8. The Incal
After a failed attempt at adapting Frank Herbert’s Dune novel into a film, Alejandro Jodorowsky combined many of those unused concepts into a comic series with illustrator Jean Giraud. The result is a fever dream of epic space-opera proportions that speaks of the human condition and the rejection of physical endeavors over spiritual ones.
Everyone’s after the main character, John Difool, for a light crystal he was given in a ventilation shaft. He’s forced to navigate the city amid cybo-cops, technopriests, wolf-men, mutants, and an alien race of featherless birds called The Berg. The Incal’s dystopia is one of excess and very obvious class separation, with poorer castes dominated by richer ones.
Like many of the other comics on this list, the masses are controlled by television programs, which often incite them to violence and even broadcast the clonage of the president into his new body. Sexual credit unions (futuristic brothels) are introduced, and the upper class’ purity is mocked by depicting them as wearing halos on their heads. It’s a hedonistic fantasy world where even in death, you’re harvested for parts.
The City in Transmetropolitan is a perfect example of what happens when you let the public indulge in every twisted fantasy they might have — just to keep them happy and numb to everything else that’s going on. Genetic mutation is as natural as getting a piercing in this world; you can become half alien, half animal, or even a pink cloud of nano-machines.
TV is a part of the propaganda machine, telling people what they want to hear and broadcasting pretty much everything, no matter how violent or messed up it may be. It’s used as a tool by the police to incite a riot and even as a big middle finger to the main character, gonzo journalist Spider Jerusalem, when one of the presidential candidates has his political director murdered on camera.
Somehow, the politicians in Transmetropolitan are even more corrupt and fake than the ones you’ll find in the real world, which has to give you some piece of mind (at least for now). There have been numerous comparisons to candidates over the past twenty years since the series debuted, though. Hopefully, that’s as far as the similarities will go, although we could really use a Spider Jerusalem-type right about now.
6. V For Vendetta
Like in American Flagg, the government and corporations banded together, this time in Great Britain, to emerge as a superpower in V for Vendetta. In a setting that’s very reminiscent of George Orwell’s 1984 novel, they formed an extreme right-wing fascist party, which controlled every aspect of society and again operated with a centralized television network. Internment camps were set up like in Nazi Germany, and those who showed any type of disloyalty to the state disappeared into the night, never to be seen again.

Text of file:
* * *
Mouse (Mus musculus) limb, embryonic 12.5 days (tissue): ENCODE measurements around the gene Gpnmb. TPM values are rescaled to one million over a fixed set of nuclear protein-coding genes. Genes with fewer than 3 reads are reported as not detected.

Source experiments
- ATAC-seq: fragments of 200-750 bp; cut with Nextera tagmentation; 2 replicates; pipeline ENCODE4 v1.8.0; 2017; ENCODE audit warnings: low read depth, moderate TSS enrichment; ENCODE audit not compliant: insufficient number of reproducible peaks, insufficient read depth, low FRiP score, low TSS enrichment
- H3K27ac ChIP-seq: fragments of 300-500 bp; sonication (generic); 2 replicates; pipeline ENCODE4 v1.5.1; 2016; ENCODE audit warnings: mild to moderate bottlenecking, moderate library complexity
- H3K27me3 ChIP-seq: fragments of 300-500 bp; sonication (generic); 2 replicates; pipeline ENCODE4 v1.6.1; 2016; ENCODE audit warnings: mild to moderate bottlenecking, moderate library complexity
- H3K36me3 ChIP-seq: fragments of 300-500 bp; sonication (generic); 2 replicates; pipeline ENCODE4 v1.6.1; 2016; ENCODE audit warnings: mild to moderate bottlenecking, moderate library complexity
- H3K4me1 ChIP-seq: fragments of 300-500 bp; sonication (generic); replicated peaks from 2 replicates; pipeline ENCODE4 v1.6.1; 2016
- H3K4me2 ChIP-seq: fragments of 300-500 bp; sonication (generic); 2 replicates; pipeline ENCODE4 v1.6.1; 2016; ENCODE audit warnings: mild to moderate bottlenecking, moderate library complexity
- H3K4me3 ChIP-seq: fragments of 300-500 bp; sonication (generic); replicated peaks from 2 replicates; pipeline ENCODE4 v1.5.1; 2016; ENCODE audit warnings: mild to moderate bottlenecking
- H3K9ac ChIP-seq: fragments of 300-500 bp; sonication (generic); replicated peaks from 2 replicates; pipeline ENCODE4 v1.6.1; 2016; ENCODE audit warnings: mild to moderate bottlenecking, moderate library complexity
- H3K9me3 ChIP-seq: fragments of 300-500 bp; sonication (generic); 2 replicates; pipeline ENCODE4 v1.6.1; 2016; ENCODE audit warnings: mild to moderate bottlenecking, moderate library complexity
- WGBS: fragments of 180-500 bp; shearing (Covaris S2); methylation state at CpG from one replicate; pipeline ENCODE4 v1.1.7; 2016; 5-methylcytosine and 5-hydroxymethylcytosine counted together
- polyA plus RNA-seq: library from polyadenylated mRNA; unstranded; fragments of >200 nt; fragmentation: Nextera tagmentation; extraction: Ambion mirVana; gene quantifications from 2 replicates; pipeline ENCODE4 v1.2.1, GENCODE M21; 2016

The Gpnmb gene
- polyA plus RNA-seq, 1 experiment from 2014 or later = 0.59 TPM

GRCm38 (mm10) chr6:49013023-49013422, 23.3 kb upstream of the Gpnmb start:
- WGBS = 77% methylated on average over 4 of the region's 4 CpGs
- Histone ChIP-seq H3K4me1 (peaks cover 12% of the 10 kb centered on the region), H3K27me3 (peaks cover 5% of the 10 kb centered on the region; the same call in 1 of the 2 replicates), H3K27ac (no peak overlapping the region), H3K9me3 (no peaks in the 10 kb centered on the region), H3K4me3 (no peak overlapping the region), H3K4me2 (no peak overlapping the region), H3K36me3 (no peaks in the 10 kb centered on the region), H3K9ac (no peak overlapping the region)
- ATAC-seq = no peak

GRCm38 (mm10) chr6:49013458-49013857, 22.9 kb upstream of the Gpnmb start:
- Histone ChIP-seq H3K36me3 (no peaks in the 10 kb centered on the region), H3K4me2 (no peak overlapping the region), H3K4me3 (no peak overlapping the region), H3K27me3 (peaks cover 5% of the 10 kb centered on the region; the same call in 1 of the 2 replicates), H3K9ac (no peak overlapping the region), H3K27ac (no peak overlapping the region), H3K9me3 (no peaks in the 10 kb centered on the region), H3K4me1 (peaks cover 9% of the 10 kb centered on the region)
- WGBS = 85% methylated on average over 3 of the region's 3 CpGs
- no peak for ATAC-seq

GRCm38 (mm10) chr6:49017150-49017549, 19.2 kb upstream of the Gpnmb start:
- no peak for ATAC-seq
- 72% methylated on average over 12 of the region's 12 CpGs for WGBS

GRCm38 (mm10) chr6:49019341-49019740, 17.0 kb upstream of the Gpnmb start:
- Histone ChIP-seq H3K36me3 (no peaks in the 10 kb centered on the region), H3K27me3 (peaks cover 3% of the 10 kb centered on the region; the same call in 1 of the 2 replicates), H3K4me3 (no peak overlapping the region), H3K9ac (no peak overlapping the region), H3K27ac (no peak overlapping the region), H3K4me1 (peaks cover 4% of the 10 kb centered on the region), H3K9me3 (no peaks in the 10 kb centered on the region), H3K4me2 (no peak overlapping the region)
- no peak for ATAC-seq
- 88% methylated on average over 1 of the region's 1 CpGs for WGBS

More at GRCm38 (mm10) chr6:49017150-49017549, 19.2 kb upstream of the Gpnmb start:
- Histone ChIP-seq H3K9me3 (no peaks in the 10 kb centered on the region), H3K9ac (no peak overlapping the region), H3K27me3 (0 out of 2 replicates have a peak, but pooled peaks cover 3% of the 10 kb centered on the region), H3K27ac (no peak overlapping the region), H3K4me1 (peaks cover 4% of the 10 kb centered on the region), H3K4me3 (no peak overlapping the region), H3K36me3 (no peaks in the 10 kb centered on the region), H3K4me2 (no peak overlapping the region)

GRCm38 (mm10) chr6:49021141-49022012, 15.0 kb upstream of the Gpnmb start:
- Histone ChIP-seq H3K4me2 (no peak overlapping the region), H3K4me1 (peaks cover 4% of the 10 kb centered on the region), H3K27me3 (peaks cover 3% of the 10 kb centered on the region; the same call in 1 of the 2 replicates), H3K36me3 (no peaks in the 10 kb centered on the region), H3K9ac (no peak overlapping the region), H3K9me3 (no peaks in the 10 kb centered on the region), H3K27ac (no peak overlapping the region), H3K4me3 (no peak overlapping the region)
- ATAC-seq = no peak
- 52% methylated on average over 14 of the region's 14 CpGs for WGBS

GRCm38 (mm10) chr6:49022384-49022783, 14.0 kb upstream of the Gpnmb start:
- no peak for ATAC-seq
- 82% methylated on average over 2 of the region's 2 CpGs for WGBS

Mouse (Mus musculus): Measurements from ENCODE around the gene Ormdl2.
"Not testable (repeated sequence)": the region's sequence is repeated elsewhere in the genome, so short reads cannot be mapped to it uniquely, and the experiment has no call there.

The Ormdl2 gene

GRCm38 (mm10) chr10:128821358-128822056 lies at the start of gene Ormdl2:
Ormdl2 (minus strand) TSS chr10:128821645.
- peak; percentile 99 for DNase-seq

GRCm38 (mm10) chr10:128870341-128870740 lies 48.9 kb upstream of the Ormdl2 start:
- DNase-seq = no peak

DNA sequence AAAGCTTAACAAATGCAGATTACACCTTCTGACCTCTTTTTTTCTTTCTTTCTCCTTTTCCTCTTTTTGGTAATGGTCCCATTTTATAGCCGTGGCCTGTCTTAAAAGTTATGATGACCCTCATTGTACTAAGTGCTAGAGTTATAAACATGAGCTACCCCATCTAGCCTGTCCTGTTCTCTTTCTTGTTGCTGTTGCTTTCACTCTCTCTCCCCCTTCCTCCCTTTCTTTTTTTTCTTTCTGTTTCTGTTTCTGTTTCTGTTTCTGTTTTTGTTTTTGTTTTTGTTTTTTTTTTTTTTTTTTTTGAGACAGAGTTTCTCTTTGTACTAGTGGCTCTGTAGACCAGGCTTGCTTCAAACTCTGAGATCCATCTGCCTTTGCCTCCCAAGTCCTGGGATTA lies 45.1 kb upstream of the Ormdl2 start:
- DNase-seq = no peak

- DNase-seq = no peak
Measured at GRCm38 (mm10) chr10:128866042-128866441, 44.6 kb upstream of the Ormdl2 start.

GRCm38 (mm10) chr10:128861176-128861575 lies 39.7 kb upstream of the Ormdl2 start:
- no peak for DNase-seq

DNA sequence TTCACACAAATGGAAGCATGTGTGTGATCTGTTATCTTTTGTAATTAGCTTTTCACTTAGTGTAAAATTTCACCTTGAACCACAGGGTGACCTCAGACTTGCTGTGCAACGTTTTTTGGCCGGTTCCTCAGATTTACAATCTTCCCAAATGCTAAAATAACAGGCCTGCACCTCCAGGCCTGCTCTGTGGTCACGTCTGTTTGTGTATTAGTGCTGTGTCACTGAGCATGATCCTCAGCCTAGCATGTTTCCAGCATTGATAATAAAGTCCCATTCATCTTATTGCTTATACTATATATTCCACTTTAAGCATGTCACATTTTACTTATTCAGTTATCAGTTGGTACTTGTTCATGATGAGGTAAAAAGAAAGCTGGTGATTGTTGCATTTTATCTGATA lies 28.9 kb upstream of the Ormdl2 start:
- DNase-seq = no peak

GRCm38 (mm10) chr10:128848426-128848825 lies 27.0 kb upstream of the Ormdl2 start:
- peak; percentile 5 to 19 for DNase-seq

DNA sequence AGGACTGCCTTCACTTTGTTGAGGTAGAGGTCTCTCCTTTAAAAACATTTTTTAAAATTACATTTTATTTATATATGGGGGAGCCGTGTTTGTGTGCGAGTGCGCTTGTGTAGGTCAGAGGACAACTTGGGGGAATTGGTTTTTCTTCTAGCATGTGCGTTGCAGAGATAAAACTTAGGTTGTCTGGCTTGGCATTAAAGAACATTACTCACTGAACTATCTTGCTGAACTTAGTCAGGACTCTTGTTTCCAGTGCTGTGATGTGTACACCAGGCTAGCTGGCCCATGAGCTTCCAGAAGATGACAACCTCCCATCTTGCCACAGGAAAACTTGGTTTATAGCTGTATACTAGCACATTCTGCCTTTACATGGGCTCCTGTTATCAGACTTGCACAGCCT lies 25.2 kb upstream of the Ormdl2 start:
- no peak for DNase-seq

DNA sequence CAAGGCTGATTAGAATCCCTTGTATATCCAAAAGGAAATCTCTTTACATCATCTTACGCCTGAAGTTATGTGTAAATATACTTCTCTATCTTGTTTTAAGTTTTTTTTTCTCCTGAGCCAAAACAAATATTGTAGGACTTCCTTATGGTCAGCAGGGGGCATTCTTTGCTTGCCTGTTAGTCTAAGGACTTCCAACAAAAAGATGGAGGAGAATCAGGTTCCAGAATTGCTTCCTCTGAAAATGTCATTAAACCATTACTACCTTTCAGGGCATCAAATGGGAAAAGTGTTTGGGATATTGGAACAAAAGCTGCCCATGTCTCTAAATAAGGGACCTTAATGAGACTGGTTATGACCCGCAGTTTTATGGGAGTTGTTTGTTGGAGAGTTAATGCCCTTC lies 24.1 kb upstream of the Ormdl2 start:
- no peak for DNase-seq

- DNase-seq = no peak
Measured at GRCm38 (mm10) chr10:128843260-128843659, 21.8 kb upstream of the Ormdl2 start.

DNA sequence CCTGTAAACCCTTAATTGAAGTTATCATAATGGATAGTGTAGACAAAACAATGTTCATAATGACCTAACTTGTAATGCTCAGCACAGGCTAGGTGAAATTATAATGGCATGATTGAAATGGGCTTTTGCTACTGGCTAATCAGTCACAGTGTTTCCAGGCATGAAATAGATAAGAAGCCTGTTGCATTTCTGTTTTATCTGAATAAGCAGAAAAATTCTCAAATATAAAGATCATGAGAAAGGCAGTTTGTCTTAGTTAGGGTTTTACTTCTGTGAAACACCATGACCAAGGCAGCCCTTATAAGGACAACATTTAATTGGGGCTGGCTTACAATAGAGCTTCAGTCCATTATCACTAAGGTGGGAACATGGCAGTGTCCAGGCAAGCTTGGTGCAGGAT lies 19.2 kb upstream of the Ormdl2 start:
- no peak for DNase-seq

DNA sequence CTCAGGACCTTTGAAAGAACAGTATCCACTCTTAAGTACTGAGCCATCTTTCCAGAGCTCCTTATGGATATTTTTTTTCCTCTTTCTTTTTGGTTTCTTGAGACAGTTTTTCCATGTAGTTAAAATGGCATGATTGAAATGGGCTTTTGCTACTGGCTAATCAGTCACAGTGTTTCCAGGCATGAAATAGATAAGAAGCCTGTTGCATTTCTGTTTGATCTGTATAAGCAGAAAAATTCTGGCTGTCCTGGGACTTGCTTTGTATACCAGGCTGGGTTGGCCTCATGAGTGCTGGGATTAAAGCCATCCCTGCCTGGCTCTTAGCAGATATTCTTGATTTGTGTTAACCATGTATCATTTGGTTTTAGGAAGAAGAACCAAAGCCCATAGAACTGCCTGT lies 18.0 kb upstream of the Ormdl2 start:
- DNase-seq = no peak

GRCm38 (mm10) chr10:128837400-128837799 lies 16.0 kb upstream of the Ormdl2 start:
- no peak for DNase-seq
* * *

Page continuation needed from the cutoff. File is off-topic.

Aside from the Big Brother-like TV, nicknamed “The Mouth,” creepy state policemen roam the streets, ready to rape or kill anyone who’s out past curfew. It’s V, a masked and caped revolutionary, who inspires the people to finally fight back. Through him, we see just how deep the rabbit hole goes, as he has an entire lair filled with things that are presently considered contraband. It’s a nightmarish look at when extreme control is allowed to go unopposed, and that those in power will do anything to stay there.
Nuclear war is a common theme in dystopian literature and comics, where countries desperately try to rebuild after near annihilation. So the story goes in Akira, when World War III destroys much of the world, including Tokyo. Even after it’s rebuilt, the new city is just as permeated with violence, corruption, and government control. Gangs rule the streets, and anti-government terrorism strikes fear into the heart of the city.
Amidst all the violence, the city holds a secret of great power, a cause and effect of the inherent disease that still plagues the city despite its supposed revitalization. Hoping to utilize psychic powers as a type of biological weapon, the government of Tokyo experimented on a small group of children, giving them drugs to control their psychic energy. As is usually the case when humans mess with nature — or in this case, the very nature of the mind — things spiral out of control, causing massive damage. Akira serves as a reminder that even in man’s desire to evolve beyond violence, we often are the instruments of our own destruction.
Much like Captain America, John Prophet was subjected to a number of experiments designed to give him superhuman abilities. Unlike the Star-Spangled Avengers, however, he was made to serve evil, not fight it. After his creator had a change of heart, however, he was cryogenically frozen and cloned into aggressive super-soldiers, who are sent many thousands of years into the future to serve the Earth Empire.